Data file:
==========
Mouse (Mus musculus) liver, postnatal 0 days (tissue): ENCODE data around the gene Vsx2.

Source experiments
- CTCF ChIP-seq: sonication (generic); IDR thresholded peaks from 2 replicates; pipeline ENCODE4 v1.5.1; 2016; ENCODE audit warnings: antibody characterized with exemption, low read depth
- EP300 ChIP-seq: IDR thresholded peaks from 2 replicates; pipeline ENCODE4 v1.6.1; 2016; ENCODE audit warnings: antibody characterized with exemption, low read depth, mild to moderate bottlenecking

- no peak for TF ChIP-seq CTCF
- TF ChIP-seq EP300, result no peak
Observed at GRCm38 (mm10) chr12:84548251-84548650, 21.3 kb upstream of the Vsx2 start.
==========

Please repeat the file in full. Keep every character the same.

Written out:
Mouse (Mus musculus) liver, postnatal 0 days (tissue): ENCODE data around the gene Vsx2.

Source experiments
- CTCF ChIP-seq: sonication (generic); IDR thresholded peaks from 2 replicates; pipeline ENCODE4 v1.5.1; 2016; ENCODE audit warnings: antibody characterized with exemption, low read depth
- EP300 ChIP-seq: IDR thresholded peaks from 2 replicates; pipeline ENCODE4 v1.6.1; 2016; ENCODE audit warnings: antibody characterized with exemption, low read depth, mild to moderate bottlenecking

- no peak for TF ChIP-seq CTCF
- TF ChIP-seq EP300, result no peak
Observed at GRCm38 (mm10) chr12:84548251-84548650, 21.3 kb upstream of the Vsx2 start.